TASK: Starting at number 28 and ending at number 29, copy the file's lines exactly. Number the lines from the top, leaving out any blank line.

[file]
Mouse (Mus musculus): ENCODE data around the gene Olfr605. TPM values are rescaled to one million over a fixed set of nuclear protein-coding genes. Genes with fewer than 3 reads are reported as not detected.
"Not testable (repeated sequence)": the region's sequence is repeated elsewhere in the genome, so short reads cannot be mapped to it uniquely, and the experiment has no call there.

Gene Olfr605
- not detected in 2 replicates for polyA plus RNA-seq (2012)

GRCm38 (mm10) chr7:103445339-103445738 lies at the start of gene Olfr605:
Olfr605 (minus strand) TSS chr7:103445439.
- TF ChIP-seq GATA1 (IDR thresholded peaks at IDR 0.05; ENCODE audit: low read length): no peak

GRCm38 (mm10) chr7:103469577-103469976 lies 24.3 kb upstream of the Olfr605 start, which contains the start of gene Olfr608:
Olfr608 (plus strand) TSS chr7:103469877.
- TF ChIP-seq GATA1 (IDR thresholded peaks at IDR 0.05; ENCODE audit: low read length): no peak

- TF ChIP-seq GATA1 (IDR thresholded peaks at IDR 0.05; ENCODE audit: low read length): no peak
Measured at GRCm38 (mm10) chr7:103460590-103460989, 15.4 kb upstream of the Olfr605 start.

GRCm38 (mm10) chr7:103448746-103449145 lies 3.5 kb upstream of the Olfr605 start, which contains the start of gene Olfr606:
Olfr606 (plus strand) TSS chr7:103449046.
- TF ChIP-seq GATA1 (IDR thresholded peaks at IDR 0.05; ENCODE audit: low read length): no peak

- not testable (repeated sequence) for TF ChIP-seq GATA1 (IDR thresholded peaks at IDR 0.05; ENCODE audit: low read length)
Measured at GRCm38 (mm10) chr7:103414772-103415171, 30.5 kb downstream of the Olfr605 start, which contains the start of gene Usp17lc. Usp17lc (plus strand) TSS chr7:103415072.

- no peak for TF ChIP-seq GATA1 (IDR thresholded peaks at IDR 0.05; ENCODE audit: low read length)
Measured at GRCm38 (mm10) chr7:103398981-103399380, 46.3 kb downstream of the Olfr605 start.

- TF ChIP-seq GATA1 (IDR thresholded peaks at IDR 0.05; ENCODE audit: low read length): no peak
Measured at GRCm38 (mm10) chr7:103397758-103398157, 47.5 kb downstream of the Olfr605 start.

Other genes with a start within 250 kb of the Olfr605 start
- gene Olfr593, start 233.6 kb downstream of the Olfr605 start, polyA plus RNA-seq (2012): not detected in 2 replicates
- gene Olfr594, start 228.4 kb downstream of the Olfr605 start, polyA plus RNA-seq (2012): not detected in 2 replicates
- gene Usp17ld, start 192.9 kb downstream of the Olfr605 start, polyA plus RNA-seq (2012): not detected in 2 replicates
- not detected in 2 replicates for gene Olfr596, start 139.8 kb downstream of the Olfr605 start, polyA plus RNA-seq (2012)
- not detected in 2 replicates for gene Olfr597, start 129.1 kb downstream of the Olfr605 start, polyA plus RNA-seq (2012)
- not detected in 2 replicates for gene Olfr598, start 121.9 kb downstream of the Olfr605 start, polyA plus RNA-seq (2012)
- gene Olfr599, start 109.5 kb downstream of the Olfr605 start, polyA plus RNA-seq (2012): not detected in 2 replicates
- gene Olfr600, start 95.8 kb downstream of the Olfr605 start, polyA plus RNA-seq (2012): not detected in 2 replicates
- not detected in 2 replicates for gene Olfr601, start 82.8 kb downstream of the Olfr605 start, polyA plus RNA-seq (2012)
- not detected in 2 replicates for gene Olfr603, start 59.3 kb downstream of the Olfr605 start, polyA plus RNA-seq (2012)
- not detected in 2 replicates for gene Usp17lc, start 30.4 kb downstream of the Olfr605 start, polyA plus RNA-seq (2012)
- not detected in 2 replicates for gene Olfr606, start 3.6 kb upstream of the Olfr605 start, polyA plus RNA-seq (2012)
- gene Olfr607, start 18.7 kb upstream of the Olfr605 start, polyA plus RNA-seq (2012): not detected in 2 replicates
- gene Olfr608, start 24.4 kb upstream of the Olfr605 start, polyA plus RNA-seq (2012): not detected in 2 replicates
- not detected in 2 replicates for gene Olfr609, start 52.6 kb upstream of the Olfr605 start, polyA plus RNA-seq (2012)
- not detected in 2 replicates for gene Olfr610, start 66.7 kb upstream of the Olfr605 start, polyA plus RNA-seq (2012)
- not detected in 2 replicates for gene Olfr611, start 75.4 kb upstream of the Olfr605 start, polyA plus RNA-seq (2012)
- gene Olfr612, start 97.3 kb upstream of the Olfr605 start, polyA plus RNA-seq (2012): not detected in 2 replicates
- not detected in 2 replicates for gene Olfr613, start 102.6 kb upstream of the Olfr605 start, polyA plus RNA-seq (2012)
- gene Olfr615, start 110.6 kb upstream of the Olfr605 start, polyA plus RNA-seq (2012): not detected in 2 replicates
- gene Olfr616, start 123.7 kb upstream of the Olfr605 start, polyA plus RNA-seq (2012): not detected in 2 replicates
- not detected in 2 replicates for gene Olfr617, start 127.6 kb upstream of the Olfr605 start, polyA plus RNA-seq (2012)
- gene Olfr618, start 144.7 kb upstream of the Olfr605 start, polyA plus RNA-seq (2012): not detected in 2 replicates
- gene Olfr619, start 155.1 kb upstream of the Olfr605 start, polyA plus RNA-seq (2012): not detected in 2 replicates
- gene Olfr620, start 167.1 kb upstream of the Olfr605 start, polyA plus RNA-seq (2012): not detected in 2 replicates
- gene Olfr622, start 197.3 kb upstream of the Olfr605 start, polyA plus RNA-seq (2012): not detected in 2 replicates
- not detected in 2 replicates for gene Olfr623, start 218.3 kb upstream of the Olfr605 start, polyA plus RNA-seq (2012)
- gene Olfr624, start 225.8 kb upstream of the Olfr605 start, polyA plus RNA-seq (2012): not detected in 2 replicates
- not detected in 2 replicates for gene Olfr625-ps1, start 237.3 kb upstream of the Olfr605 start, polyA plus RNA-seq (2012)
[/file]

- not detected in 2 replicates for gene Olfr598, start 121.9 kb downstream of the Olfr605 start, polyA plus RNA-seq (2012)
- gene Olfr599, start 109.5 kb downstream of the Olfr605 start, polyA plus RNA-seq (2012): not detected in 2 replicates